Learn more here about the policies and bills supported by the Second Chance Alliance.

roadworries#5 Return of the Good Roads State? – Tuesday at noon members of the House Transportation Committee will discuss House Bill 927,  Reestablish NC as the “Good Roads State.” If this bill were to pass in its current form, the gas tax would drop down to 30 cents a gallon on July 1, 2015. But consumers would also notice their annual car registration fee would jump from $28 to $42. They would also see a new 6.5 percent tax on motor vehicle insurance premiums. (***Note Tuesday’s hearing is for discussion purposes only with no planned vote.)

# 6 Duke Energy Annual Shareholders Meeting – Thursday morning,  Duke Energy will have their annual shareholder meeting in uptown Charlotte. CEO Lynn Good will present plans to shareholders for the coming year as well as highlights from the past year.

NCWARN, along with its allies, are planning an outside and inside strategy to stand up for economic and environmental justice at the shareholder meeting. Specifically protesters will  call on the company to:
* Stop blocking access to solar
* Foot the bill for comprehensive coal ash clean-up

The meeting runs from 8:30 a.m. – 10:30 a.m. at the O.J. Miller Auditorium 526 S. Church St. Charlotte.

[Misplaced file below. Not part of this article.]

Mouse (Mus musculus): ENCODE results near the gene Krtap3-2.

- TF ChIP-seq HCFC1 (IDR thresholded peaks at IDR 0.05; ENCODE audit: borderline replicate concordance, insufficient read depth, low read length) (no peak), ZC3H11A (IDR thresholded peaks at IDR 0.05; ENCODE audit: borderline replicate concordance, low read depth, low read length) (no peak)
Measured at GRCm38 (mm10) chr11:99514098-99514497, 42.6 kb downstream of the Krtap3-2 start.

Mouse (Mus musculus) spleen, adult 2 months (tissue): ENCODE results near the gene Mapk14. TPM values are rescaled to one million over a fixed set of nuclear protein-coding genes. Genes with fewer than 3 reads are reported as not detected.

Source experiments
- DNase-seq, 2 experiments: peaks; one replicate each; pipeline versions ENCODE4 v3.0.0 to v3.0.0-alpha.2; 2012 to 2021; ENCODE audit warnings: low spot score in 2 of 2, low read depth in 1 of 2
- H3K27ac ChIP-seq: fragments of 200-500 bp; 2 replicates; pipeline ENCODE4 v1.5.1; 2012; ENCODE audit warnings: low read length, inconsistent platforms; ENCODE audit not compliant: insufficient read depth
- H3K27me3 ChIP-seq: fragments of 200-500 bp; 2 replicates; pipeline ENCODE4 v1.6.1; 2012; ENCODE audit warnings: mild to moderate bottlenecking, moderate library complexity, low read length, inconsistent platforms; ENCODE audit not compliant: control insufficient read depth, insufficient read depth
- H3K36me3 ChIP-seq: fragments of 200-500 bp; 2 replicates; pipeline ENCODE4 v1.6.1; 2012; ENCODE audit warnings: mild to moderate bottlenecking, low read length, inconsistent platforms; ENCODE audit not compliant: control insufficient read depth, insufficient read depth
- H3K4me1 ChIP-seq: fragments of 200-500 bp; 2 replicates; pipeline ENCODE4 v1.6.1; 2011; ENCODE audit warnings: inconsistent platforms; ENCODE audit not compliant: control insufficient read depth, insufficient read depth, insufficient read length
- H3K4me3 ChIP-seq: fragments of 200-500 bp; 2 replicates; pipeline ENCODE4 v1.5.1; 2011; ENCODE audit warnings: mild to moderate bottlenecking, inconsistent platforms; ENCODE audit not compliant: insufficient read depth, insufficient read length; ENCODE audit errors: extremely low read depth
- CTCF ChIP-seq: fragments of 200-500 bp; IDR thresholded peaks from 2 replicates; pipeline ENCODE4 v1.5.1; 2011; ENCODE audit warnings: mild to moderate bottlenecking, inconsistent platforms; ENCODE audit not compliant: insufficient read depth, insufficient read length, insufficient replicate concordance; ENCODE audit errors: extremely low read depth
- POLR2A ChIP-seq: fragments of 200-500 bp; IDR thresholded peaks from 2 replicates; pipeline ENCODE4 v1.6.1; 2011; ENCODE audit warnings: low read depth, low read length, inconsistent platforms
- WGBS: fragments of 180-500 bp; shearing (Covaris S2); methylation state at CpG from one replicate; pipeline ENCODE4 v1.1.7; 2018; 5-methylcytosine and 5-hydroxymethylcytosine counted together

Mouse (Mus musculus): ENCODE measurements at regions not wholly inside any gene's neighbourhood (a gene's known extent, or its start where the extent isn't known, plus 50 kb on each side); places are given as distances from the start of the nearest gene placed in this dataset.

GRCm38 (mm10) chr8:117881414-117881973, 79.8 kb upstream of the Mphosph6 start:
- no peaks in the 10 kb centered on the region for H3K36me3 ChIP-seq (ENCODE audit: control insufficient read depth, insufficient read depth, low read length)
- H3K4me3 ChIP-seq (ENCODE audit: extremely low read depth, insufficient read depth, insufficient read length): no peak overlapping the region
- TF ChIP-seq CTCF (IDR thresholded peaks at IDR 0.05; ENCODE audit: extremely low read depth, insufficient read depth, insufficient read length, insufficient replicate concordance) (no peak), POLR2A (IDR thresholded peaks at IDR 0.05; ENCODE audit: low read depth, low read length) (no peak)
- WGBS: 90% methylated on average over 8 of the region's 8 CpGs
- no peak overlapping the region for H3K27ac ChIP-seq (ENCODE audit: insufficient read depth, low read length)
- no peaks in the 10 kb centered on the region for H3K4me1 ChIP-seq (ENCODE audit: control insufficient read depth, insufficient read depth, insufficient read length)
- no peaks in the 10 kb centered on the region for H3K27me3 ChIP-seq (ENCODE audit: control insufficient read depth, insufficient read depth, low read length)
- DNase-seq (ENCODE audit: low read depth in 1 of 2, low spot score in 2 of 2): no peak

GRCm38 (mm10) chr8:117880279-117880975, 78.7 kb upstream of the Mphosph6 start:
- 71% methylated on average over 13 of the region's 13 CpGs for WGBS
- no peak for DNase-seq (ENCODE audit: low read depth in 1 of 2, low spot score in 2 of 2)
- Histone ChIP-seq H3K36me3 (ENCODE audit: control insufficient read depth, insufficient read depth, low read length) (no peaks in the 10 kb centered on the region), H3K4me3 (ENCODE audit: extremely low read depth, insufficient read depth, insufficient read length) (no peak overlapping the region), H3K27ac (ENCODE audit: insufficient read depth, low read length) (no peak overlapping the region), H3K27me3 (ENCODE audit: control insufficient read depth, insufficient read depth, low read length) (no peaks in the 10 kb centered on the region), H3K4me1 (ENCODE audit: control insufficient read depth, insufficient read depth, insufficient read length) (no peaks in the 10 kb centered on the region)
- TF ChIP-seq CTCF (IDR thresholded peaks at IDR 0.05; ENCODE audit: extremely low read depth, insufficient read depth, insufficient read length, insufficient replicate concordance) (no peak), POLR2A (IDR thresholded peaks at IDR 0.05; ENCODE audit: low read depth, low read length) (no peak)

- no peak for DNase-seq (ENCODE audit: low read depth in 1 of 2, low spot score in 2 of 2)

#7 Graduation Weekend – Thousands of college students across North Carolina will collect their diplomas and Graduation capscelebrate commencement weekend this Saturday and Sunday.

NC State University will hold its graduation ceremony Saturday morning at 9:00 a.m. at PNC Arena in Raleigh. National Science Foundation Director France A. Córdova will deliver the commencement address.

The University of North Carolina at Chapel Hill will hold its commencement on Sunday, May 10, 2015 starting at 9:00 a.m. at Kenan Stadium. Media and entertainment innovator Jason Kilar will deliver the commencement address. Kilar, who graduated from Carolina in 1993, is the co-founder and CEO of Vessel, and was previously the founding CEO of Hulu.

Duke University will hold its 2015 commencement ceremony on Sunday at 9:00 a.m. at the Durham Bulls Athletic Park. Dr. Paul Farmer, who has dedicated his life to improving health care for the world’s poorest people, will deliver the commencement address.

Congratulations to the Class of 2015!

Commentary

While Governor Pat McCrory prods the federal government not to impose a 50-mile buffer when it comes to exploring for oil and gas off the Carolina coast, the Wilmington Star-News reminds its readers what’s at risk if drilling were to occur closer to our shoreline: